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ID Category Severity Type Date Submitted Last Update
0001259 [1003.1(2016)/Issue7+TC2] Shell and Utilities Objection Error 2019-06-14 16:18 2019-06-14 16:53
Reporter stephane View Status public  
Assigned To
Priority normal Resolution Open  
Status New  
Name Stephane Chazelas
User Reference
Section find utility
Page Number 2801 (in 2018 edition)
Line Number 92124
Interp Status ---
Final Accepted Text
Summary 0001259: wrong description for find -atime +7 example
Description >  2. The following command:
> find / \( -name tmp -o -name '*.xx' \) -atime +7 -exec rm {} \;
> removes all files named tmp or ending in .xx that have not been
> accessed for seven or more 24-hour periods.

It's a classic mistake (caused by a confusing API).

-atime +7 is for files whose age as an *integer* number of days (24-hour periods) is *strictly* greater than 7, so 8 or more days.

I would choose -mtime as an example instead of of -atime as systems these days tend not to update the atime upon every access.

I would also add a ! -type d as rm cannot remove directory files without -r, and find would likely update the access time of those directories (rm would change the mtime).

I would also use + instead of \; to avoid running on rm per file.

Also note that it assumes file names are valid sequences of characters in the locale's charset.
Desired Action Change to:

      2. The following command:

       find / \( -name tmp -o -name '*.xx' \) ! -type d -mtime +6 -exec rm {} +

      removes all files whose name is tmp or ends in .xx that have not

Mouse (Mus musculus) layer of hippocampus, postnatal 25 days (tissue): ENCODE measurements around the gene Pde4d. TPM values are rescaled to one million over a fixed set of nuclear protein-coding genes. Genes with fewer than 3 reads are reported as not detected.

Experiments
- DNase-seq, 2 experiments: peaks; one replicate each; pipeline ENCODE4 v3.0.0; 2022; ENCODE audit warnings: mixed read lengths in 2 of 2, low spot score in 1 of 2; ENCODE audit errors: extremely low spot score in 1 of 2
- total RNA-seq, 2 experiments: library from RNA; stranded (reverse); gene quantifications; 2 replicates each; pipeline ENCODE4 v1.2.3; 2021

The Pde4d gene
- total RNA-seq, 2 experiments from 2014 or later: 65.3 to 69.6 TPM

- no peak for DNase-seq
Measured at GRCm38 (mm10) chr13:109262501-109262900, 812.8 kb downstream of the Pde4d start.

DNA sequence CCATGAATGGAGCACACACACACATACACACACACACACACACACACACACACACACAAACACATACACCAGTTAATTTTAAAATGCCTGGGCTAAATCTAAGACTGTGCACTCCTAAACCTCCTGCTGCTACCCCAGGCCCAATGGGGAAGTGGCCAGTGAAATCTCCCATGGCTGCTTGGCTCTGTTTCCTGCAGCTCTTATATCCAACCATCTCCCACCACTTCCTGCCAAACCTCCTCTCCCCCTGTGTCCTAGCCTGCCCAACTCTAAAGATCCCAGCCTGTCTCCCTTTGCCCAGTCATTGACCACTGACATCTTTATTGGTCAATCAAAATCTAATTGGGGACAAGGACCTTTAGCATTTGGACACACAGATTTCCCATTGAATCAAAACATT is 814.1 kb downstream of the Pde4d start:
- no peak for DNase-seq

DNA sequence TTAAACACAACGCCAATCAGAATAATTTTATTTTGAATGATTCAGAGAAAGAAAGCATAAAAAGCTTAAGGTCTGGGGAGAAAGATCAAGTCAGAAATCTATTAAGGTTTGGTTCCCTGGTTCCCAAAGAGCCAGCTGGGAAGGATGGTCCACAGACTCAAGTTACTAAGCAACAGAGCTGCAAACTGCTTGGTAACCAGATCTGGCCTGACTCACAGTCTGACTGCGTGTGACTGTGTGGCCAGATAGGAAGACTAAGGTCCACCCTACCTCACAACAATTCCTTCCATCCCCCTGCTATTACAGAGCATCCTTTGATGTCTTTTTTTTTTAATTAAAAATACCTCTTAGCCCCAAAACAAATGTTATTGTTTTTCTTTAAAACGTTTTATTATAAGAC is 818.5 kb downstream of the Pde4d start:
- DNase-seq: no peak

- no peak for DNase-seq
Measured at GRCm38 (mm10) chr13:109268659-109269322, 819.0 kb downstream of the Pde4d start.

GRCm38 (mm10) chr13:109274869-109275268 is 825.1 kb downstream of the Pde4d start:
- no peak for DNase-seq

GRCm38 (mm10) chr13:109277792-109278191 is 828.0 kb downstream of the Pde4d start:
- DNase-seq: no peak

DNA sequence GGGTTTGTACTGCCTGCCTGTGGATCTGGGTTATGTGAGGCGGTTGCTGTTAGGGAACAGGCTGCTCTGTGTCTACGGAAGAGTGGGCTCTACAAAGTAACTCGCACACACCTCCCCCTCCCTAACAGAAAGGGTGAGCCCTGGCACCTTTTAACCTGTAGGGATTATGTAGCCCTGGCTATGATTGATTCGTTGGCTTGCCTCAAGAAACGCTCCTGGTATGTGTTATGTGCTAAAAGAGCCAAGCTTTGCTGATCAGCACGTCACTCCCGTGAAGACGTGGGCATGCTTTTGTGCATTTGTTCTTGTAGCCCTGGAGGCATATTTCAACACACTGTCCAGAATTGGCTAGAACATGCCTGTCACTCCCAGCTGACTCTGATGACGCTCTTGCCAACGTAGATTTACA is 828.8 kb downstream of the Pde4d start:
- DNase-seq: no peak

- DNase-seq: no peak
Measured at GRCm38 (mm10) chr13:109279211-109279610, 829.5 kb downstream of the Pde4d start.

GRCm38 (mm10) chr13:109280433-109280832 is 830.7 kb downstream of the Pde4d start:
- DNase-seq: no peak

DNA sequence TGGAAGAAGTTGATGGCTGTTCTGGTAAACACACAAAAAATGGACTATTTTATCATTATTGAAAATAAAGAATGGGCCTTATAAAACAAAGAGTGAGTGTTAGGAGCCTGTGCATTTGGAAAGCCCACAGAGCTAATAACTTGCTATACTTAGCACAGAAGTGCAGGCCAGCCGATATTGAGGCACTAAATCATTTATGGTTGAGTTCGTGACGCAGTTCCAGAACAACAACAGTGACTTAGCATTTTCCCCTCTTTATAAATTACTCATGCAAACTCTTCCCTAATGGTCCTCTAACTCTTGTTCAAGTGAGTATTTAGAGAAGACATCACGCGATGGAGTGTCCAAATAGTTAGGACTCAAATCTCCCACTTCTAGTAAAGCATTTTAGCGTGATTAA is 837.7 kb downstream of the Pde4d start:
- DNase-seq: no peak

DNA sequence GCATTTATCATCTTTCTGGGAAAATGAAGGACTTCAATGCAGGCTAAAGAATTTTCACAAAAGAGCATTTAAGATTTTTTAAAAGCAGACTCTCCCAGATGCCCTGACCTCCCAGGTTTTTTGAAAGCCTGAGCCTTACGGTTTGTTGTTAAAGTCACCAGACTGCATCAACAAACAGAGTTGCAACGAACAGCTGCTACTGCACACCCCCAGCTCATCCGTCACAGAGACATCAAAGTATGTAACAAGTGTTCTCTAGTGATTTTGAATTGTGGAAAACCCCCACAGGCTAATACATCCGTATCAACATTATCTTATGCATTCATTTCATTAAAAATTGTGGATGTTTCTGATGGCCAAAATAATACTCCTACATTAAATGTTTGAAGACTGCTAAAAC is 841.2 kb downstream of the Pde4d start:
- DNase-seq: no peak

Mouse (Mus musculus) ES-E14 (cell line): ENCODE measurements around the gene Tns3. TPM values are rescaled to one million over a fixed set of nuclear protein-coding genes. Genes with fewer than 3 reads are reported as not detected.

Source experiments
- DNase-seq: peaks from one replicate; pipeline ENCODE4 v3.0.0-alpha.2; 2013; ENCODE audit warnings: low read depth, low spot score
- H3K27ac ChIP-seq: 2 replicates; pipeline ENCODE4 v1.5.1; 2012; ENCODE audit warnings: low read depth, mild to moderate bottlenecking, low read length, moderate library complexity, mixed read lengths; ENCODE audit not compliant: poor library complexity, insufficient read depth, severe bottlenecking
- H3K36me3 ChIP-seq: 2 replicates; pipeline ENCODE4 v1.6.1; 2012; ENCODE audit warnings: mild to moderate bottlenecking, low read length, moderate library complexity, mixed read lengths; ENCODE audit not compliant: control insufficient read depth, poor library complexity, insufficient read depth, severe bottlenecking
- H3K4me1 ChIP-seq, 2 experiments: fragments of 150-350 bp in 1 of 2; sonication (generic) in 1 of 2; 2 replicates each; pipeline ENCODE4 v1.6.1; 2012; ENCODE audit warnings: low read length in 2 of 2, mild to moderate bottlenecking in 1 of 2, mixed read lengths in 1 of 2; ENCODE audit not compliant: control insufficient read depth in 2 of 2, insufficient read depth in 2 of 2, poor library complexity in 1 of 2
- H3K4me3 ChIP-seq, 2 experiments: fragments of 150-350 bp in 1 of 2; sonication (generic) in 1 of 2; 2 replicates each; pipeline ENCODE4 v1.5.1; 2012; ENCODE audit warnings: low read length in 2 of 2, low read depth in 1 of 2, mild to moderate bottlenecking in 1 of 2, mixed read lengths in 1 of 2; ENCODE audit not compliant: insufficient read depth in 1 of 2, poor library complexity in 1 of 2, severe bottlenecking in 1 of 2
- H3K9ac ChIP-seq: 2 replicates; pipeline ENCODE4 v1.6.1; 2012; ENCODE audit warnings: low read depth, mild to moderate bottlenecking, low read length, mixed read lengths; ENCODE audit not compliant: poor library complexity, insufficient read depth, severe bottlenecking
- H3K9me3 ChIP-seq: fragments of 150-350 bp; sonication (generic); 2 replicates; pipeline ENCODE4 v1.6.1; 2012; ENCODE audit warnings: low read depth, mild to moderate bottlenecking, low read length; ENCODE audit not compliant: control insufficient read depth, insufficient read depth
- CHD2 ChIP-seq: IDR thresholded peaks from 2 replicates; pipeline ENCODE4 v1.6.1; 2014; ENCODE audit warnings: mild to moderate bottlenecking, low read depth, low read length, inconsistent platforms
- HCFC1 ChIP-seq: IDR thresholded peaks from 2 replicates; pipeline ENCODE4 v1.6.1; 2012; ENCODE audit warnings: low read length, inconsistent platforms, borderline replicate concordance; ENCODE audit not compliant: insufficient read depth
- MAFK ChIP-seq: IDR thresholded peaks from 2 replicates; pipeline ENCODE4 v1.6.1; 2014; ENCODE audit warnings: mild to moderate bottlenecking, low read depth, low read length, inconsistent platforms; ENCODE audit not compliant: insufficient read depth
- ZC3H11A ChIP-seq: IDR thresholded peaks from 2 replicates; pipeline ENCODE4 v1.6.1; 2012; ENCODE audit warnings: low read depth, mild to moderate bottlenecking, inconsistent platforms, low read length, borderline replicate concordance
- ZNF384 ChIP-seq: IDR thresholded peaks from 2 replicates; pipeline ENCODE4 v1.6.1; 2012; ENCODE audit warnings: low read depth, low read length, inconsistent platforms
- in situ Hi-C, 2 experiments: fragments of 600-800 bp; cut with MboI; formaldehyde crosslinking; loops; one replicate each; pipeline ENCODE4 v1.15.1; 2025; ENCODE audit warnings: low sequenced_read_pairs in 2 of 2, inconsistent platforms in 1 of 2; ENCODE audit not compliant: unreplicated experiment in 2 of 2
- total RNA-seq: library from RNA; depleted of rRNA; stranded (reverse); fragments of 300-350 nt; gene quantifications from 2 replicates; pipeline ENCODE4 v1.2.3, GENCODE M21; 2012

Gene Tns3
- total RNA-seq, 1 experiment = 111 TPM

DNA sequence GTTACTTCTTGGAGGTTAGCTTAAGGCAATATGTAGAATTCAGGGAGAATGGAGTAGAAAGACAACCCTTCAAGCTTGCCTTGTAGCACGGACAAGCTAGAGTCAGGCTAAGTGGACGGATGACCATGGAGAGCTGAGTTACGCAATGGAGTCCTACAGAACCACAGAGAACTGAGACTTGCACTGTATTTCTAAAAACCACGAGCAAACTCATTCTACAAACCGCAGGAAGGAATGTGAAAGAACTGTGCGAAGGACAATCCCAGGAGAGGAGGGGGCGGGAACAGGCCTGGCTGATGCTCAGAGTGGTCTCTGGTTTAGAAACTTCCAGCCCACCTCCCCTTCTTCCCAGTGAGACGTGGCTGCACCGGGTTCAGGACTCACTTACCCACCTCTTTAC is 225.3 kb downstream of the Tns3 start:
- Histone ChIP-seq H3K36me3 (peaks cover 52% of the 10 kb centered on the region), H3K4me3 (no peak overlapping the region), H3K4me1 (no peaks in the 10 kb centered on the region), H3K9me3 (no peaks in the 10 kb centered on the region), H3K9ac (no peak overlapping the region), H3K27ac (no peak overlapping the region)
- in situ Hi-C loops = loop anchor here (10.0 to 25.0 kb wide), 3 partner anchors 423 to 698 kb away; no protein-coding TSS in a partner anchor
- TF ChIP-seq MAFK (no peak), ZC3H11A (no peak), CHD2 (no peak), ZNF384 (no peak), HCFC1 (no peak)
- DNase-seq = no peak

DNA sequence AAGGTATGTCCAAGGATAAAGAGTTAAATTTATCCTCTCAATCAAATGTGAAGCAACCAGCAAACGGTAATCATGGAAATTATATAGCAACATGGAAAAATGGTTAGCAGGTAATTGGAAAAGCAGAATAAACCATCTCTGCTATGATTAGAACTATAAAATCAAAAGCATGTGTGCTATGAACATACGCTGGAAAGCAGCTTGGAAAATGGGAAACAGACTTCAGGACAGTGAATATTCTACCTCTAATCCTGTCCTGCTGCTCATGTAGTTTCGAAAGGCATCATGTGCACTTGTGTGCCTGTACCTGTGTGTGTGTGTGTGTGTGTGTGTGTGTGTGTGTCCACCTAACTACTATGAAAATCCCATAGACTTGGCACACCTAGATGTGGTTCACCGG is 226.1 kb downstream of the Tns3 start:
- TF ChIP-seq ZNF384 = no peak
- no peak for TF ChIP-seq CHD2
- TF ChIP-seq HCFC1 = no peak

been modified in the last seven 24-hour periods.

It's such a common mistake, that it may be worth stressing it. Adding a:

       find / \( -name tmp -o -name '*.xx' \) ! -type d \
         \( -mtime 7 -o -mtime +7 \) -exec rm {} +

      would achieve the same result

Could help, and also to explain the rationale as to why you need -mtime +6 for more than 7 days old.

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-  Notes
stephane (reporter)
2019-06-14 16:53

There's a similar problem with -size on line 92162:

find / −path /media −prune −o −size +200000 −print

finds file whose size is strictly greater than 100 000 KiB and 511 bytes (are 200001 512-byte units larger or larger). Also note that KB usually refers to 1000 bytes these days. KiB is the IEC way to make it clear we're talking of 1024-based units.

-size +199999

would be 100000 KiB or larger.

For more than 100000 KiB, that would be:

-size +102400000c

- Issue History
Date Modified Username Field Change
2019-06-14 16:18 stephane New Issue
2019-06-14 16:18 stephane Name => Stephane Chazelas
2019-06-14 16:18 stephane Section => find utility
2019-06-14 16:18 stephane Page Number => 2801 (in 2018 edition)
2019-06-14 16:18 stephane Line Number => 92124
2019-06-14 16:53 stephane Note Added: 0004423

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